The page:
Parents sue Duval County (Fla.) district over arming school guards

Dec. 1, 2018
The Jacksonville-based district plans to hire and arm safety assistants to patrol elementary schools, but parents say the move will put their children in harm's way.

A group of parents is suing Duval County (Fla.) Public Schools to stop the district from arming its new “school safety assistants.”

The Florida Times-Union reports that Duval Schools created the armed safety assistant program because the district can’t afford to have school police officers at every school, as required by a new state law.

The parents, backed by the Giffords Law Center to Prevent Gun Violence, the Southern Poverty Law Center and two law firms doing pro bono work, contend in the lawsuit that the district's effort will endanger students rather than make them safer.

“All of us are concerned about our schools being safe, welcoming and inclusive learning environments,” says Adam Skaggs, a lawyer at the Giffords Law Center in New York.

“We believe the presence of inadequately trained security personnel carrying concealed weapons in elementary schools is not only unlawful, but is dangerous and will subject our clients and tens of thousands of Duval County school children to the possibility of injury.”

The school district has been trying to recruit, train and equip more than 100 school safety assistants, who for $12.50 an hour will patrol most elementary school campuses. Duval also placed school police officers at its middle and high schools.

The League of Women Voters of Florida, a co-plaintiff in the litigation and a longtime opponent of firearms in or near schools, called the district’s reliance on safety assistants “misguided and absurd."

Skaggs asserts that the district is misinterpreting the state’s school safety law. He says the law allows for school guardians, but it doesn’t create an exemption for them to carry weapons onto school campuses.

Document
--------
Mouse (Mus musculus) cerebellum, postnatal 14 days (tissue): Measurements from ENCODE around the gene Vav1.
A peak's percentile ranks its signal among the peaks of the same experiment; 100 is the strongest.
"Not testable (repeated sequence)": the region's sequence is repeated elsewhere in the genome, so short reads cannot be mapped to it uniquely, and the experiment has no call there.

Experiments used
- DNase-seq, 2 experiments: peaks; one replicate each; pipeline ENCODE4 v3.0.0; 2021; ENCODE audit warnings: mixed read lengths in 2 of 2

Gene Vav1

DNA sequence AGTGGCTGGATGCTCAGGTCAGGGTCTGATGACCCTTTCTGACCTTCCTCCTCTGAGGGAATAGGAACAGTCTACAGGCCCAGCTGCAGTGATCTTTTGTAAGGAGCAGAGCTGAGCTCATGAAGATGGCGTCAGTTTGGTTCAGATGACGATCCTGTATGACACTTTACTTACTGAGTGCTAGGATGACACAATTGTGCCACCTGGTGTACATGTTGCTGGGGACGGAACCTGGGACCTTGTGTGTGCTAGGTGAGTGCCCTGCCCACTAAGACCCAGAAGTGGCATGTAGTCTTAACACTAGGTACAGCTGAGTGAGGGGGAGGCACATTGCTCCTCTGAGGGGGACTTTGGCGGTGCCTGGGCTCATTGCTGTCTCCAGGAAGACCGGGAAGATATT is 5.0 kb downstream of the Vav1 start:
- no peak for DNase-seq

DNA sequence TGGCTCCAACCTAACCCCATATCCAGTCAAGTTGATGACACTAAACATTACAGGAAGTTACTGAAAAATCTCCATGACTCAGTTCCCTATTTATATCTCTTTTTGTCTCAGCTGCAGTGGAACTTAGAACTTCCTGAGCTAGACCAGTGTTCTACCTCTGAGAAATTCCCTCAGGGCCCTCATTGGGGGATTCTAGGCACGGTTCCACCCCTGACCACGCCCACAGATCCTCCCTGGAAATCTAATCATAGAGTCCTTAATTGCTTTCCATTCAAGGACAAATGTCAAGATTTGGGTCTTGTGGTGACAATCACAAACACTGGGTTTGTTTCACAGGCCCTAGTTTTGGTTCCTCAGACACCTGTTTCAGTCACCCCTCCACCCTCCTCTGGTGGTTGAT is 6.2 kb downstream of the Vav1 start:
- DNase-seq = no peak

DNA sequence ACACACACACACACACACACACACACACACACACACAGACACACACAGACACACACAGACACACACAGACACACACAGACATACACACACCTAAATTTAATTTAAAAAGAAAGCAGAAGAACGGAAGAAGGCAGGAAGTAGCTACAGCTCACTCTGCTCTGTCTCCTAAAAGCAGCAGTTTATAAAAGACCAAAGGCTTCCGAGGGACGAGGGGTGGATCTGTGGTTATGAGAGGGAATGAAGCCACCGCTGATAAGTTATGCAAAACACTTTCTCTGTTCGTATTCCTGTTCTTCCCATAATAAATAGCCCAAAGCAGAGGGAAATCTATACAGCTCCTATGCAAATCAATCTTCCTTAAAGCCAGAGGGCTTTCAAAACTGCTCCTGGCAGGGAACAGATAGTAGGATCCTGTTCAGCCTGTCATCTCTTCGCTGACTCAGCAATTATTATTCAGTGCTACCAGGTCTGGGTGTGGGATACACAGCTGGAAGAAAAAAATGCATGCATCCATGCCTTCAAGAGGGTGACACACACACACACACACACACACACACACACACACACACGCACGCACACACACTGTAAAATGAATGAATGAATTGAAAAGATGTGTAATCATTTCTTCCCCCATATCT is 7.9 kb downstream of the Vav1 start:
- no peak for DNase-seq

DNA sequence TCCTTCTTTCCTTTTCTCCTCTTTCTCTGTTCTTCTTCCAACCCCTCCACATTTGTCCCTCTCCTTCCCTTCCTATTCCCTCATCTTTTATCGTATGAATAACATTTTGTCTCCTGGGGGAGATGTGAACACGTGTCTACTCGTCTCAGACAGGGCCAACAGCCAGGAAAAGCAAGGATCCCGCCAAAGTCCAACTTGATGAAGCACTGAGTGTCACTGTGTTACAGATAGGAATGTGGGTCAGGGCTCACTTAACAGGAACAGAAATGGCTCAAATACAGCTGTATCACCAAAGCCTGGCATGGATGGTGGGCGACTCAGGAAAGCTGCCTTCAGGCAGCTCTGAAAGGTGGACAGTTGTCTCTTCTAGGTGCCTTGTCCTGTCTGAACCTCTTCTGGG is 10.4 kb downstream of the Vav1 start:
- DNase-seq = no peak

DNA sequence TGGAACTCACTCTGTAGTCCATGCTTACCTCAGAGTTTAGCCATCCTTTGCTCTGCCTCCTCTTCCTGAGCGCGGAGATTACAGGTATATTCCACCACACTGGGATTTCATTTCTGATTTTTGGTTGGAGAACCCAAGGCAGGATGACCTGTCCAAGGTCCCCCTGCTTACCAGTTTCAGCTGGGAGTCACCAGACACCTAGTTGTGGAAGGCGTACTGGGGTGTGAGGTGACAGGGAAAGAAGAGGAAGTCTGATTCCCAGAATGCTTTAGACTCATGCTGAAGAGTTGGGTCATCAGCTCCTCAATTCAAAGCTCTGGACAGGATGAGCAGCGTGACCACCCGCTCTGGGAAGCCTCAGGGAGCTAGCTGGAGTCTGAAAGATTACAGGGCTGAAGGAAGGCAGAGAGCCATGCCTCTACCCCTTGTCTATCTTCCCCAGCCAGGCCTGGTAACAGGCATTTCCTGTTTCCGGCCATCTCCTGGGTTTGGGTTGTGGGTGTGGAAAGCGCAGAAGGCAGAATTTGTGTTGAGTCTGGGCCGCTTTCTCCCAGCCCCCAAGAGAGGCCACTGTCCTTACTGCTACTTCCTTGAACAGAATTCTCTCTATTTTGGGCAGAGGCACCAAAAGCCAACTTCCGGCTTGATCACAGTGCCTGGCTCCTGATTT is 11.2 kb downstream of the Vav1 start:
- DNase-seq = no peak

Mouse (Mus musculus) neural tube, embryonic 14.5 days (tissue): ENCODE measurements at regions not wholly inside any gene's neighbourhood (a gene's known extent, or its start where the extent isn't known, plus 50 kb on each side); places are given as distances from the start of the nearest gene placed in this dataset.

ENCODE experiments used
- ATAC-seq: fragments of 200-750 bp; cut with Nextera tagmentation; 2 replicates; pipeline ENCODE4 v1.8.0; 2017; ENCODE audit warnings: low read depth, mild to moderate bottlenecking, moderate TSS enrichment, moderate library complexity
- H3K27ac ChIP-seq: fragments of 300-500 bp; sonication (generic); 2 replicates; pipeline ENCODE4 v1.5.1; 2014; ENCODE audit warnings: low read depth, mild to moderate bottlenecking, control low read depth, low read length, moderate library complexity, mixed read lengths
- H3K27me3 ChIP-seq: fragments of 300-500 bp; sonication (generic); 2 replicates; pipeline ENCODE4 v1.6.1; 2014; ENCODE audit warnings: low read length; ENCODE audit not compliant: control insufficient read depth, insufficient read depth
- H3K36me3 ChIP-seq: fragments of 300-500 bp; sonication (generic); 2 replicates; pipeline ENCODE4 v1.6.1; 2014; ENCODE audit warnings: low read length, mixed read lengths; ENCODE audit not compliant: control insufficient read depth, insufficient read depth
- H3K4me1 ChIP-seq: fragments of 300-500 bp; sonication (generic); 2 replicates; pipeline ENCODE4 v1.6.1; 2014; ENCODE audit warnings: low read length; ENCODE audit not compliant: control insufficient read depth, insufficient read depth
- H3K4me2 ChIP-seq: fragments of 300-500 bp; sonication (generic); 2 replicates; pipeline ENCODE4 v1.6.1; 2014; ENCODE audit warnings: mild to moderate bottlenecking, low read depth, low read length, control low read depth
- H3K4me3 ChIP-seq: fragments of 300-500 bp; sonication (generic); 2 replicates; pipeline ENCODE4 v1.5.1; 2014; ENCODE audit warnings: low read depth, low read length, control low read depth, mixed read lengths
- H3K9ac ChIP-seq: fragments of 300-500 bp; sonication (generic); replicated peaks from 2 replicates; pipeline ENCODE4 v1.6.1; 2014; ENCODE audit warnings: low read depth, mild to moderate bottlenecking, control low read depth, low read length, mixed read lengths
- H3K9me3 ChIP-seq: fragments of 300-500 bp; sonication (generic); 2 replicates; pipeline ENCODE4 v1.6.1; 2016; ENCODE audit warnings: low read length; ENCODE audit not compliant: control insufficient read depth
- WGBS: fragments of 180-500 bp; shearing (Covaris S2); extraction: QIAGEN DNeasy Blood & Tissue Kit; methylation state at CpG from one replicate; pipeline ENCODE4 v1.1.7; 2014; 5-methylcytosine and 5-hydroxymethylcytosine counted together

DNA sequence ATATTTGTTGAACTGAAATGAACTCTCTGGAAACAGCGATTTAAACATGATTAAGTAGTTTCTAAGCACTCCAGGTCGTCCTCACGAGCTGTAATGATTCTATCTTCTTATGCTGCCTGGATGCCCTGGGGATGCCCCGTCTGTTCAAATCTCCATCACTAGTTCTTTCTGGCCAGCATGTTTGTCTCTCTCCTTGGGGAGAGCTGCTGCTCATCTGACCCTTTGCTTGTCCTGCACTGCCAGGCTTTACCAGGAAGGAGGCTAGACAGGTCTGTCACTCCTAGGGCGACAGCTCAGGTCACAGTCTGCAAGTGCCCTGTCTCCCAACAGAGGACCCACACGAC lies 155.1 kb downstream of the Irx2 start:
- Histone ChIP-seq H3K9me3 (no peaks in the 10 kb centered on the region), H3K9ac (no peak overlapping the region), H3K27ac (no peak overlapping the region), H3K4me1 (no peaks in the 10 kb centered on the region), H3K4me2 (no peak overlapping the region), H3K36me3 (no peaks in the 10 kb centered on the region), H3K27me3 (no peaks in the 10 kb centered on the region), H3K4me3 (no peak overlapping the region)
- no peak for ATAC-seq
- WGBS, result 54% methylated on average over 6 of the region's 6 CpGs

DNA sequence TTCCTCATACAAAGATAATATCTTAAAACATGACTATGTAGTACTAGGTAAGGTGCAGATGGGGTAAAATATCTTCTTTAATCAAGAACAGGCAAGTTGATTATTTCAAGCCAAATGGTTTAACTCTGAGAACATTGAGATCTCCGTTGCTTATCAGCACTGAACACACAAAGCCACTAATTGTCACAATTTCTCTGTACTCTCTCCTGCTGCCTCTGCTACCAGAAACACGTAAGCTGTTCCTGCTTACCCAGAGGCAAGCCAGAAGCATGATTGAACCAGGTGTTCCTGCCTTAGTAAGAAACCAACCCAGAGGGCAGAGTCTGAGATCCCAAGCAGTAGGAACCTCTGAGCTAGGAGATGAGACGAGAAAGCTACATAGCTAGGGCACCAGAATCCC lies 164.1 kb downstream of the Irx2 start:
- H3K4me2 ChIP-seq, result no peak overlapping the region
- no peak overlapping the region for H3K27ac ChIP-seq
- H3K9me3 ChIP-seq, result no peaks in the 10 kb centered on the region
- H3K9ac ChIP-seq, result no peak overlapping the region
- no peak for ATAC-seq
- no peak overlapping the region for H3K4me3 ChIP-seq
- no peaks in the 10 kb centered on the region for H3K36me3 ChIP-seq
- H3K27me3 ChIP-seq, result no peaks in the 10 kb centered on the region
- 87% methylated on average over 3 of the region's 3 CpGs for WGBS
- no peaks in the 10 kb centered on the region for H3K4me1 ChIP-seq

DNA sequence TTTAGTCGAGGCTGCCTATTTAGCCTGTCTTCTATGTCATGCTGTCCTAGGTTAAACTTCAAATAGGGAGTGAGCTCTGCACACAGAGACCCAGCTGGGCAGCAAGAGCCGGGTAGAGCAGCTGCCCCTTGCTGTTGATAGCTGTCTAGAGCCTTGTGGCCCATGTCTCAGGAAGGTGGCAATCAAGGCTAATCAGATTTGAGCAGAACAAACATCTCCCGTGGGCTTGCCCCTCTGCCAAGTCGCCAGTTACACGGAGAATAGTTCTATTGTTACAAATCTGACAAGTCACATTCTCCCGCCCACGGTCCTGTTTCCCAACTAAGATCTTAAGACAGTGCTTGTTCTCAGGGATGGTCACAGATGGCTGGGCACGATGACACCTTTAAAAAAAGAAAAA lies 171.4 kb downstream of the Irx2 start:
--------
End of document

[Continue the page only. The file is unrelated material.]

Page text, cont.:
Proponents of the law have in recent months disagreed with that position, arguing that the new state law makes it clear that school guardians must be armed and on each school campus if that campus is not already guarded by a sworn law officer.

Skaggs says the parents he represents fear that minority students and those with disabilities or behavior problems, who already are disproportionately disciplined by schools, could become targets for extra scrutiny by the safety assistants.

Duval officials have said the safety assistants will receive more training than armed security guards currently receive. The assistants also will spend much of their time securing and patrolling school perimeters rather than interacting with students.

Most board members said earlier this year hat if enough money were available, they would have preferred hiring a police officer for each school. But that would have cost Duval about $10 million, and the state provided only about $3.6 million.

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